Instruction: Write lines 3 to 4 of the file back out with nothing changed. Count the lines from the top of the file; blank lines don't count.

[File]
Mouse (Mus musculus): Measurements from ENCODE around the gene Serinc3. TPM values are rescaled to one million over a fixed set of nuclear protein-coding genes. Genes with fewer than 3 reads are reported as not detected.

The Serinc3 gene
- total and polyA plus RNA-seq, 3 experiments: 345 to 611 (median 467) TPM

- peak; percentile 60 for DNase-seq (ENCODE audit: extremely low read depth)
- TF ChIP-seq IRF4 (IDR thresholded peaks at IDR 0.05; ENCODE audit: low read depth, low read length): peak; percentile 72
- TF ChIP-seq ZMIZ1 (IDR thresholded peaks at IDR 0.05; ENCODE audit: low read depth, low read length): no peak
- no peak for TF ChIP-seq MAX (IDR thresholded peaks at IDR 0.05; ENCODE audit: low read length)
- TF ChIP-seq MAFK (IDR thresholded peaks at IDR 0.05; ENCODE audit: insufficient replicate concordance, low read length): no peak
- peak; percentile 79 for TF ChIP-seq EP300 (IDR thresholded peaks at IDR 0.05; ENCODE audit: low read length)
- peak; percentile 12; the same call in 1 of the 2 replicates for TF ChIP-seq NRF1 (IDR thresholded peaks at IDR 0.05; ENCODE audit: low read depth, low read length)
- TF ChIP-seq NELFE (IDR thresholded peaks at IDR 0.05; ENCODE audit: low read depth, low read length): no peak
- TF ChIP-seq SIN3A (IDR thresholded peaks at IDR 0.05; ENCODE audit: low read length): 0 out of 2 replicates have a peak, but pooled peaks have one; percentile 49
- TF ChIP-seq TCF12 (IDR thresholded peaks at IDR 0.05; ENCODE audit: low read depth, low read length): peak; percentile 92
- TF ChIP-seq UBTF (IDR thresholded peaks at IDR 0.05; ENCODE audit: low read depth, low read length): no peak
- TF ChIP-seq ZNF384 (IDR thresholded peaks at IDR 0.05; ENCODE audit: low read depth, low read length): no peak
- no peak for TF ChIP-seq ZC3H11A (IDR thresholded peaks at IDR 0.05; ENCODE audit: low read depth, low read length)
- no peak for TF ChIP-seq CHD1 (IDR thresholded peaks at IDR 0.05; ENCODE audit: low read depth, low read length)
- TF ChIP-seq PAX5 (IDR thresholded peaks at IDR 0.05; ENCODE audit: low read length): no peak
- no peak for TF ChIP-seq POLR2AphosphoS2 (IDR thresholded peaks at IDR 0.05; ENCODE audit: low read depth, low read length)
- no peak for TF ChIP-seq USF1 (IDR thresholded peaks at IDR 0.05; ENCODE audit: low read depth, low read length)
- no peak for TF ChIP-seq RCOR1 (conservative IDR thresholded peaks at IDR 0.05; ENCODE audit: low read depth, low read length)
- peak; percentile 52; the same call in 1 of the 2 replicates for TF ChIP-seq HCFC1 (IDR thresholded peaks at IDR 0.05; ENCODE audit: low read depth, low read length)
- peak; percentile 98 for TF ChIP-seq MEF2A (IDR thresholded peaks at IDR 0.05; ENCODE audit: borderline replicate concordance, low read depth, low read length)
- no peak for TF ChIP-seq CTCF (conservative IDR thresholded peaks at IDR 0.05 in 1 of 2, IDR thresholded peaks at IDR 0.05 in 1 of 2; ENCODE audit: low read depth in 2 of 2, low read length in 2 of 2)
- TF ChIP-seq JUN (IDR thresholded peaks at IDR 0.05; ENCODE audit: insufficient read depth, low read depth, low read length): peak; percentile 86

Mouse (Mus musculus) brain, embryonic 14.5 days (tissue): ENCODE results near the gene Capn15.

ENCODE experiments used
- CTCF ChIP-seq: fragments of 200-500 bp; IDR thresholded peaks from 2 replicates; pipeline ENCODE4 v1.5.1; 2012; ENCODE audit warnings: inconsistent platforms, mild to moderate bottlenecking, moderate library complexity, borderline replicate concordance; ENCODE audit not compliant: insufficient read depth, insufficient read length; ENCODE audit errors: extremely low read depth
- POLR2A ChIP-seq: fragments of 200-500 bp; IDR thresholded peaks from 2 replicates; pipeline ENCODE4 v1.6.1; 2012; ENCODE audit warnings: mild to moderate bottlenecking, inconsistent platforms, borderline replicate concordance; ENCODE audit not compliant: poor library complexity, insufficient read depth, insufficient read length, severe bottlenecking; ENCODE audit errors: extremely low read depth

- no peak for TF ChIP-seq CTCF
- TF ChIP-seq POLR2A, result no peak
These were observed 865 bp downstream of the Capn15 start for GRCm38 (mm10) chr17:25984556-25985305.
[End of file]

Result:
- total and polyA plus RNA-seq, 3 experiments: 345 to 611 (median 467) TPM

- peak; percentile 60 for DNase-seq (ENCODE audit: extremely low read depth)